In interviews and court filings, police leaders denied retaliating against anyone. They said these officers were not whistleblowers but problematic employees who committed legitimate policy violations that warranted discipline.

    For those who choose to expose wrongdoing among their peers, the personal consequences can be devastating. 
    Lots more at the link, and for those with paywall issues, here you go:

    "When you're attacking FBI agents because you're under criminal investigation, you're losing"
    -Trump Press Secretary, Sarah Huckabee Sanders

    "So when you actually get the virus, you're going to start producing antibodies against multiple pieces of the virus. So, your antibodies are probably better at that point than the vaccination."
    - Pfizer Scientist Chris Croce

  • #2

    Some more good reading on the subject:

    Isaac “Ike” Lambert was a decorated detective who had served more than 24 years in the Chicago Police Department. In 2017, an off-duty officer shot a teenager named Ricardo Hayes, who had autism and whose caregivers had reported him missing hours before. Some officers, according to Lambert, then tried to charge Hayes with assault on the basis of a distorted police report. Lambert noticed that his colleague’s official narrative of the encounter was sharply at odds with eyewitness accounts and other evidence (including video of the incident). Lambert declined to press charges against Hayes, then repeatedly refused to sign off on the officers’ fraudulent report—despite higher-ups insisting he help bury the incident. For this, Lambert asserted in a whistleblower lawsuit, he was promptly “dumped” to patrol duty.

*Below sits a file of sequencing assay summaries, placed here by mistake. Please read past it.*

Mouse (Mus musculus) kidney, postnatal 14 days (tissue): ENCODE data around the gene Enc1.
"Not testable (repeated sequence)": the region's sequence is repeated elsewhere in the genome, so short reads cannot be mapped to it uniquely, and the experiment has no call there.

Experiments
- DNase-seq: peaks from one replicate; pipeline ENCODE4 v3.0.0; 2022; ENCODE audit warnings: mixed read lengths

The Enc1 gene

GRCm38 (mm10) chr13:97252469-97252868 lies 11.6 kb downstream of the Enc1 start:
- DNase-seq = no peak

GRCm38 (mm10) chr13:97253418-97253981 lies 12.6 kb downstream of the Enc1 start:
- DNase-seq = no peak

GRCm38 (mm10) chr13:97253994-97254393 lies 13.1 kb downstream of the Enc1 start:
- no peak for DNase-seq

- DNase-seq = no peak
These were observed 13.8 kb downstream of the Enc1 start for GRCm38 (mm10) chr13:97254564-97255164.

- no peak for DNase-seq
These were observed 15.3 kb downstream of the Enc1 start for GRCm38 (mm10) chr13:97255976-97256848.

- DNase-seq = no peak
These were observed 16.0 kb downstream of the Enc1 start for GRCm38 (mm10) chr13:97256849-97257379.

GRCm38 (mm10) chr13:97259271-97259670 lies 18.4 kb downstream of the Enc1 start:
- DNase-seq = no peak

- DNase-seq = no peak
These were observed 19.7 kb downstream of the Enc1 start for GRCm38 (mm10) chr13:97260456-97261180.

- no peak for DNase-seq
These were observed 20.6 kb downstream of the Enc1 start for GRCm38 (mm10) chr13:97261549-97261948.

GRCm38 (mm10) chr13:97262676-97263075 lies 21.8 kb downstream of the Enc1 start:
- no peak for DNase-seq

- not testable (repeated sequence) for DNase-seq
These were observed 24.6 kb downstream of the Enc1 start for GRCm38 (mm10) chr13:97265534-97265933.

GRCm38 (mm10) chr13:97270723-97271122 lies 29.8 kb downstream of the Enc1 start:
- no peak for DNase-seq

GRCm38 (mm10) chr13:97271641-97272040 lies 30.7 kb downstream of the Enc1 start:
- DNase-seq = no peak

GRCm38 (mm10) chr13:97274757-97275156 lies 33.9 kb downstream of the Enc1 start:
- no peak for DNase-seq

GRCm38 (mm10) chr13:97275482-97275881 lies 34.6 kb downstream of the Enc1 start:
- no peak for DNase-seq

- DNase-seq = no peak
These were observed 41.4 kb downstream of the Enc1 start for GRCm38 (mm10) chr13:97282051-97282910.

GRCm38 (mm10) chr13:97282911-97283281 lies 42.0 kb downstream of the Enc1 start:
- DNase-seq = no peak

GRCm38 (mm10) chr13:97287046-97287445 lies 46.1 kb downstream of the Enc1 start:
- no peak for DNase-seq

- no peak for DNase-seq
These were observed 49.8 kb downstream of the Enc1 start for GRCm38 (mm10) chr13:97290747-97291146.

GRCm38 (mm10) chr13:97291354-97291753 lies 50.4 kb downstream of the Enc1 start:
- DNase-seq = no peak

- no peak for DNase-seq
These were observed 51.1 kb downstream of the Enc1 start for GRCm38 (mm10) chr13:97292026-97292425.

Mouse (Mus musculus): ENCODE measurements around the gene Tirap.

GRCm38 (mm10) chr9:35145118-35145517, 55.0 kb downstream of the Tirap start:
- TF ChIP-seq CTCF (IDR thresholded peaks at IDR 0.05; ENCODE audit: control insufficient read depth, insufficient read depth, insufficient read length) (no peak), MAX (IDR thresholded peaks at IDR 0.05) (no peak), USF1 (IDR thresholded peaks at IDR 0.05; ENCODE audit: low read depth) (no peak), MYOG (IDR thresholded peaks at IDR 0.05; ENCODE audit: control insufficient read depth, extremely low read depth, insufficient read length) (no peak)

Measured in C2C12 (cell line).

In a case like this, an understandable inclination would be to focus on the victim, an unarmed autistic kid who had committed no crime, or on punishing the police officer who assaulted him. (Officer Khalil Muhammad received a mere six-month suspension for shooting Hayes.) Lost in the discussion are principled officers like Lambert, who resisted attempted malfeasance by his colleagues and paid a price for it.

    He is far from alone. Police officers in the United States engage in all manner of bad behavior, such as excessive force, sexual misconduct, financial impropriety, and the manipulation of evidence. Holding them to account criminally, civilly, or professionally is extremely difficult, even in cases involving blatant malpractice and misconduct. Yet, even as bad cops evade punishment for wrongdoing, those who stand up to corruption, report negligence or abuse, or decline to comply with bad orders are frequently marginalized, demoted, or outright fired.

    In May 2016, Stephen Mader, a police officer in Weirton, West Virginia, responded to a call by a distraught woman who said that her boyfriend, R. J. Williams, was threatening to harm himself with a knife. According to subsequent reporting on the case by ProPublica, she mentioned that Williams had a gun, but that it was unloaded, and she urged the police to intervene to save his life.

    When he arrived at the scene, Mader, a former marine, quickly surmised that Williams was not a threat and was trying to commit “suicide by cop.” He tried to talk Williams down, and was making progress—that is, until two other officers arrived on the scene and quickly shot Williams in the head. When officers inspected Williams’s gun, they found it was unloaded, as was indicated in the call to dispatch. Rather than sanctioning the other officers for using unnecessary force against someone with a weapon that they had been told was unloaded—for killing the very person they had been called upon to help—Weirton police fired Mader for exercising restraint.